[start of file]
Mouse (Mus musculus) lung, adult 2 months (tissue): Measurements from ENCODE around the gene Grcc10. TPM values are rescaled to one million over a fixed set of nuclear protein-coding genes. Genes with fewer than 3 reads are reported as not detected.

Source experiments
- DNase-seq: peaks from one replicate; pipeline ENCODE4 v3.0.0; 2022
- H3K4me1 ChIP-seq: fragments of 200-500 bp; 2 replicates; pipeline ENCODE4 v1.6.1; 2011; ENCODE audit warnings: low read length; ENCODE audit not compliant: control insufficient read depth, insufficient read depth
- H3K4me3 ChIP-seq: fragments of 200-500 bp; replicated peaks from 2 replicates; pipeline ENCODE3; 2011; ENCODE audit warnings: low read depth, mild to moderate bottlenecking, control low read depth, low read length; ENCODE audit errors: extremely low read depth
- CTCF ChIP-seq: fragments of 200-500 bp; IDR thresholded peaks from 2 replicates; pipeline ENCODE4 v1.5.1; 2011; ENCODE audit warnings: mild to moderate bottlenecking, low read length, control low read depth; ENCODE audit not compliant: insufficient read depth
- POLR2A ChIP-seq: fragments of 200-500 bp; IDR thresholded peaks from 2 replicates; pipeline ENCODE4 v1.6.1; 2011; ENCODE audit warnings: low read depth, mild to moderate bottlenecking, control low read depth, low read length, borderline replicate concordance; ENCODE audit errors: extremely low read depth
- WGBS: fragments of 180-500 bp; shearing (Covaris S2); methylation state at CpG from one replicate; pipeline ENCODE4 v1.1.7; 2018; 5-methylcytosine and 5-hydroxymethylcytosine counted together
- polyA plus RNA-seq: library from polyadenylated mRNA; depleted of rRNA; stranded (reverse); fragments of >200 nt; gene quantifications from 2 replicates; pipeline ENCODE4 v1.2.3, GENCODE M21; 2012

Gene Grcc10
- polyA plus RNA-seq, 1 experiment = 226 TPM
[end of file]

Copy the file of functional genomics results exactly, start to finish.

Mouse (Mus musculus) lung, adult 2 months (tissue): Measurements from ENCODE around the gene Grcc10. TPM values are rescaled to one million over a fixed set of nuclear protein-coding genes. Genes with fewer than 3 reads are reported as not detected.

Source experiments
- DNase-seq: peaks from one replicate; pipeline ENCODE4 v3.0.0; 2022
- H3K4me1 ChIP-seq: fragments of 200-500 bp; 2 replicates; pipeline ENCODE4 v1.6.1; 2011; ENCODE audit warnings: low read length; ENCODE audit not compliant: control insufficient read depth, insufficient read depth
- H3K4me3 ChIP-seq: fragments of 200-500 bp; replicated peaks from 2 replicates; pipeline ENCODE3; 2011; ENCODE audit warnings: low read depth, mild to moderate bottlenecking, control low read depth, low read length; ENCODE audit errors: extremely low read depth
- CTCF ChIP-seq: fragments of 200-500 bp; IDR thresholded peaks from 2 replicates; pipeline ENCODE4 v1.5.1; 2011; ENCODE audit warnings: mild to moderate bottlenecking, low read length, control low read depth; ENCODE audit not compliant: insufficient read depth
- POLR2A ChIP-seq: fragments of 200-500 bp; IDR thresholded peaks from 2 replicates; pipeline ENCODE4 v1.6.1; 2011; ENCODE audit warnings: low read depth, mild to moderate bottlenecking, control low read depth, low read length, borderline replicate concordance; ENCODE audit errors: extremely low read depth
- WGBS: fragments of 180-500 bp; shearing (Covaris S2); methylation state at CpG from one replicate; pipeline ENCODE4 v1.1.7; 2018; 5-methylcytosine and 5-hydroxymethylcytosine counted together
- polyA plus RNA-seq: library from polyadenylated mRNA; depleted of rRNA; stranded (reverse); fragments of >200 nt; gene quantifications from 2 replicates; pipeline ENCODE4 v1.2.3, GENCODE M21; 2012

Gene Grcc10
- polyA plus RNA-seq, 1 experiment = 226 TPM